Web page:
20 August 2010 Saint Bernard, abbot and doctor
Ezekiel 37, 1-14; Psalm 107; Matthew 22, 34-40
The first reading is one of the most known visions of the prophet Ezekiel. It is the vision of the dry bones in the valley or the ‘plain’ which is the same location of his call. The occasion is the time when the exiles have lost all hope in the future. The people who are proud of their history and the greatness of Jerusalem are now without hope in the horizon. They cry out, “Our bones are dried up, our hope is lost, and we are cut off.”
In a place of a countless deaths, God puts this question to Ezekiel, “Can these bones come to life?” Ezekiel replies that the decision about life or death is in God’s hands: “You alone know that” (v. 3). God then asks Ezekiel to prophesy and the dry bones acquire flesh and spirit, and thus a horde of people have come to life.
What is the importance of this reading to us? It can have two levels of understanding.
First, we can look at the reading in a personal way. We can reflect on situations of individual or even professional despair. For example: When all things have failed; when our relationships are about to end; when we know that the thing we dread has finally become real; or when the things or people we hold on to did not deliver.
There are times when we just do not know what to do in situations beyond our control. For example, our financial obligations have siphoned all of our resources and we find ourselves working to pay off our debts. The breadwinner of the family suddenly meets an accident which debilitated him or her. Recently, a woman whose husband died in the Benguet bus accident bemoans her lost. Her husband is the only one who supports the family of four.
Second, we can interpret the reading in a communal way, which is properly its message. The numerous dry bones illustrate the situation of the entire people of Israel who lost hope. The vision emphasizes God’s promise to restore the people to a new political existence. God will grant them a new understanding of their relationship and their life in the land. And thus, the vision is not of an “individual” resurrection from the “dead” but a description of a corporate political beginning for Israel.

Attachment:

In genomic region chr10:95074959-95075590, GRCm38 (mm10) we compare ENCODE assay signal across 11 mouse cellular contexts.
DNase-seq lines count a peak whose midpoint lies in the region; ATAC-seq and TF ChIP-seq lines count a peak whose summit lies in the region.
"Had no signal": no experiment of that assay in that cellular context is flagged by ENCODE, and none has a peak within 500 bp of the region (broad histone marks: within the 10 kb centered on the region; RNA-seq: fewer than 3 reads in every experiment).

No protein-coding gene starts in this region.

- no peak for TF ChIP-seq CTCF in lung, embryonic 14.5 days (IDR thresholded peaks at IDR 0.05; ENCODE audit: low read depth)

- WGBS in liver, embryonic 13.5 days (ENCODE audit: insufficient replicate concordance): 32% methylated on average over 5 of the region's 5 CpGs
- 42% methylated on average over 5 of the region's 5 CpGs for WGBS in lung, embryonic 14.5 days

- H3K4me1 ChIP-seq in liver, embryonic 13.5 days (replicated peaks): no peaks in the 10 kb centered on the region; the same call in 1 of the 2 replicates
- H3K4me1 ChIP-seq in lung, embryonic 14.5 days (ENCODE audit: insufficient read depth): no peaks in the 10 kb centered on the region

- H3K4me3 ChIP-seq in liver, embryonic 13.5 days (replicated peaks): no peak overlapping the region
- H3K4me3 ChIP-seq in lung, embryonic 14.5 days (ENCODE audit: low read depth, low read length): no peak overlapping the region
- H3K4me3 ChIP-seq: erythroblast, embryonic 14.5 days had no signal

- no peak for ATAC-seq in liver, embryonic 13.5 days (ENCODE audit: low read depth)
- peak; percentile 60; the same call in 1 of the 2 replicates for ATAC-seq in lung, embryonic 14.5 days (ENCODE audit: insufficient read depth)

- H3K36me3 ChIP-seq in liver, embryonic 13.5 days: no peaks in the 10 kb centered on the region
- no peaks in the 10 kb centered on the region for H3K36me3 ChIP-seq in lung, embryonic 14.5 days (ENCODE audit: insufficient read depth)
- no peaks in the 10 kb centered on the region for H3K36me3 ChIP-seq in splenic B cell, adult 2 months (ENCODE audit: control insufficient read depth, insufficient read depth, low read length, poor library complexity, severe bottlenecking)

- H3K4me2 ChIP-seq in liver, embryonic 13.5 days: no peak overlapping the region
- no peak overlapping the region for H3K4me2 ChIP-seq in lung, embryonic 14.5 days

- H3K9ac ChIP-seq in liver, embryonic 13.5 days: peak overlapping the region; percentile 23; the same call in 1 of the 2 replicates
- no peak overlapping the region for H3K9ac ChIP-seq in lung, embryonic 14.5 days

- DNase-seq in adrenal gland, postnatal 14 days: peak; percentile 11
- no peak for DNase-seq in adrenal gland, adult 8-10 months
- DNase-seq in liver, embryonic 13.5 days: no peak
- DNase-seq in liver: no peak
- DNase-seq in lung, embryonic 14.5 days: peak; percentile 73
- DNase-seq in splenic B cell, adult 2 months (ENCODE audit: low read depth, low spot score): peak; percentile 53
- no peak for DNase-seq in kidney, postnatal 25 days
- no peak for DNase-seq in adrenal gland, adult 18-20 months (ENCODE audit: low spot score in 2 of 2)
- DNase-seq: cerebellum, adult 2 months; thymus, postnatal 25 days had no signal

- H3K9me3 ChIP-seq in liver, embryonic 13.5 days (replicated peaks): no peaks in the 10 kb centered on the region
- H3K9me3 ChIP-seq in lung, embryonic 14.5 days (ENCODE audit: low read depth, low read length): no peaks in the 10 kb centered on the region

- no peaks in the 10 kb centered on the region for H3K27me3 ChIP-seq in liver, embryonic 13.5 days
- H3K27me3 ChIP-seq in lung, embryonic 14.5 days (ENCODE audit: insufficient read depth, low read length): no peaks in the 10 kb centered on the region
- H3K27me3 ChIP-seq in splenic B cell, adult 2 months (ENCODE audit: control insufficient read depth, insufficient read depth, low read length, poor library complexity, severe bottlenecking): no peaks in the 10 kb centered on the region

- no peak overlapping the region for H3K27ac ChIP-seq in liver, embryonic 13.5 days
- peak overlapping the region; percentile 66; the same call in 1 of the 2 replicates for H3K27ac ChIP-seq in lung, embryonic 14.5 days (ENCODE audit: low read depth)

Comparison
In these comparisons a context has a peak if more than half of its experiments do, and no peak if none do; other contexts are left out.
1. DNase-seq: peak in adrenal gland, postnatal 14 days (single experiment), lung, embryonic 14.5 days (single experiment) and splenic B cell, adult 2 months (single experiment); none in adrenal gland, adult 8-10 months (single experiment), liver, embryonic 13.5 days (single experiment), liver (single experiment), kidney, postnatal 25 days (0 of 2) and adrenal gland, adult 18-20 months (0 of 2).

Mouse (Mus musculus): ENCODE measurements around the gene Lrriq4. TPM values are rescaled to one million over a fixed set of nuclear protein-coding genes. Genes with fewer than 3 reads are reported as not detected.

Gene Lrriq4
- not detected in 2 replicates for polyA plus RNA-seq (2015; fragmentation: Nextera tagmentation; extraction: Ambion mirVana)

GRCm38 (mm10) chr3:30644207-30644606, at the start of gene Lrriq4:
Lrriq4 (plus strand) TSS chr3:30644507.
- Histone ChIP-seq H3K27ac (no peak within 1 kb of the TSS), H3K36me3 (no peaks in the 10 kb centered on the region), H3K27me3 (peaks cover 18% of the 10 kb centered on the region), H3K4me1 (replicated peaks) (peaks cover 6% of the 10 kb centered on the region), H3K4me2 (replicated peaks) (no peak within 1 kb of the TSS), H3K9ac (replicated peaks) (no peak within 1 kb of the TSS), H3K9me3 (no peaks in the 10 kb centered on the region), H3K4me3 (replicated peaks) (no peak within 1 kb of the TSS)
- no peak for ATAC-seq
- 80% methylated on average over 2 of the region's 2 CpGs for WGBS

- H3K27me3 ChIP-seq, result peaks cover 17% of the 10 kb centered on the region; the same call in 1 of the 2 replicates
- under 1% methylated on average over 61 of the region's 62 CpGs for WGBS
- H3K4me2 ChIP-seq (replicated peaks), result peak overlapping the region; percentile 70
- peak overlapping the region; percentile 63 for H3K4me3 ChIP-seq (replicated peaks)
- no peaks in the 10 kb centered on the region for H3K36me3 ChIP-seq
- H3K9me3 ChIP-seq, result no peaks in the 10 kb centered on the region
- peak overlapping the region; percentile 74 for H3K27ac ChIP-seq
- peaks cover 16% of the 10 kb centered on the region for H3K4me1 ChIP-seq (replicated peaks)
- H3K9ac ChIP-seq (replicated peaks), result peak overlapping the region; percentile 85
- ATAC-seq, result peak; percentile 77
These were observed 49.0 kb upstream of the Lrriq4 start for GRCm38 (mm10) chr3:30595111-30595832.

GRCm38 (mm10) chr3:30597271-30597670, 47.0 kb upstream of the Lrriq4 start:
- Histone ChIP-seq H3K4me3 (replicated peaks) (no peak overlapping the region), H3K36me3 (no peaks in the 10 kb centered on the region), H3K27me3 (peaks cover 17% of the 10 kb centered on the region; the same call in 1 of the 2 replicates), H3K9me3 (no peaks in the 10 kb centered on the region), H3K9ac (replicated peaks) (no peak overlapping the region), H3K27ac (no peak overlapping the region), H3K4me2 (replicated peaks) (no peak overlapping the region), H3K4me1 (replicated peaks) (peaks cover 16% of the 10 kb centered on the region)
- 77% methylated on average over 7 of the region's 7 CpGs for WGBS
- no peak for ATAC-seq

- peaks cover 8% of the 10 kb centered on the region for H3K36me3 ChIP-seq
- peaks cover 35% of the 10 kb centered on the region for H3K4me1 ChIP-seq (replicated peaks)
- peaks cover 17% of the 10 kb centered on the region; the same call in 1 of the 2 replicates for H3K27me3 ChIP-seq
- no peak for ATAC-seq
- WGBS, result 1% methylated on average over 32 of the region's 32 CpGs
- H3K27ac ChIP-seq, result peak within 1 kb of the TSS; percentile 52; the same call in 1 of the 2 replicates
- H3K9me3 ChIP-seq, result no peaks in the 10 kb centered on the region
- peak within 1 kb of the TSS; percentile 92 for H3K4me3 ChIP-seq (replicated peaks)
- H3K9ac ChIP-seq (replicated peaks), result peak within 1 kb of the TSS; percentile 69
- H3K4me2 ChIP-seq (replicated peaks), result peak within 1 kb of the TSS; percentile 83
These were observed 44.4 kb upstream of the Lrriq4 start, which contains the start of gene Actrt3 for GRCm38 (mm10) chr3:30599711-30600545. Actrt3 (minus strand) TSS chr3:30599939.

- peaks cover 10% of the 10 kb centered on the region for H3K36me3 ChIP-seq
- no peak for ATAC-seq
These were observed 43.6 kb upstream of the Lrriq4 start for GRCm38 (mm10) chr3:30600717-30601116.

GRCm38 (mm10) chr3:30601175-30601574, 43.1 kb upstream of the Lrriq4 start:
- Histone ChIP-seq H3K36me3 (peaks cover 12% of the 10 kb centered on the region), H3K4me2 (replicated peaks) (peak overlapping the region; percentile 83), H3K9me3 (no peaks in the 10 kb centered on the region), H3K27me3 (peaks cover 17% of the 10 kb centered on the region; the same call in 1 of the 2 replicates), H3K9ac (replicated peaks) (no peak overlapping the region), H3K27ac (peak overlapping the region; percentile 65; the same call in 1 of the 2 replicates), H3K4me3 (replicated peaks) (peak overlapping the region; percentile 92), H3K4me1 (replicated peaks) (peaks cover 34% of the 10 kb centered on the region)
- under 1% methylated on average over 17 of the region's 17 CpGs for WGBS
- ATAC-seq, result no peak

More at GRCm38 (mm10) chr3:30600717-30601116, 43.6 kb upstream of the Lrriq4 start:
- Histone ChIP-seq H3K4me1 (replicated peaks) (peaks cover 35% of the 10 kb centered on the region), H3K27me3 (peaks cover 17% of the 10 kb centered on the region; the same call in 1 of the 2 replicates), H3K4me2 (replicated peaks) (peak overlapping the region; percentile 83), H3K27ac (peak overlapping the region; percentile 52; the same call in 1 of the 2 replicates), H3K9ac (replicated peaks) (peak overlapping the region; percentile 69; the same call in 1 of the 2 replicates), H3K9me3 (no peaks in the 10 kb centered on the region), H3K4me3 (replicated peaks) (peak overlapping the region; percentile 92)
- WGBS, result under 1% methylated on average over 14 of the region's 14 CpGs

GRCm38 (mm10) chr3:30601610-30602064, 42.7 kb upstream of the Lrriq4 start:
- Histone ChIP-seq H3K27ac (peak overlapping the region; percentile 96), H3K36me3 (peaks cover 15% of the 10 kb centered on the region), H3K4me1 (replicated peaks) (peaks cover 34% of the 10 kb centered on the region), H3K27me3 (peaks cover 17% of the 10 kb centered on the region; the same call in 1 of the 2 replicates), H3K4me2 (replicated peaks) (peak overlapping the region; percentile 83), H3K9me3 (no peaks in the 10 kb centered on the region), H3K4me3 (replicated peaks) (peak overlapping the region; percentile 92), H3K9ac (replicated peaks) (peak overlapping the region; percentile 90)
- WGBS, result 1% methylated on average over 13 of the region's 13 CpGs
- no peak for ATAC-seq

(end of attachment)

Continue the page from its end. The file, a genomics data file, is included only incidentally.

Thus the readings provide hope to many countries in political crisis. We know about the political crisis of Kenya and Thailand. It is predicted that the world will face a food crisis this year 2010. The war in Palestine and the Middle East continues. Pakistan barely survives the flood that killed thousands, submerged cities and destroyed properties.
Locally, the reading is very relevant especially for the Philippines. Our corrupt system has become a culture and a characteristic of our government. It has led so many Filipinos to finally give up hope, and succumb to it. We do not have to enumerate our national disappointments. (If you want, it’s here.) But suffice it to say, we are indeed at the brink of hopelessness. This is the reason why, many of us have pinned our hopes on an honest president.
But then how would God revive us all to life? The Gospel summarizes and simplifies all of the commandments. Jesus said that the greatest commandment is to love God with all our hearts, with all our souls, with all our mind. It is indeed the first and greatest commandment. From it flows the second: We shall love our neighbor as ourselves. If we follow these commands, our ‘dried’ spirits will regain life.
However, we should notice the relationship of these two commandments. The foundation of all our loves, including that of ourselves and our neighbors, is our relationship with God. We should love God first. Whatever relationship or the manner we do things, we pattern them according to this first love. When our love is rooted in God’s, it will naturally flow to our relationship with ourselves, others and our environment. People who love God will find prayer, worship, spiritual activities like retreats and recollections important.
If we love God first and sincerely, graft and corruption will not have a place in our system. If God’s way of loving us is the pattern of our relationships, whether personal, corporate, communal, or cultural, no one will be hopeless.
I believe we have to raise our children to be always hopeful. But to have hope means to have faith. Those who have faith will never say, “Die” because God is the God of the Living. Those who have faith will always see that death and despair is not the last say in our lives.
Practically, if we always hope amidst a valley of dry bones, we will always find alternatives. Like the river that enriches a valley, water will always find a way to flow even if it has to carve boulders. And water is always formidable.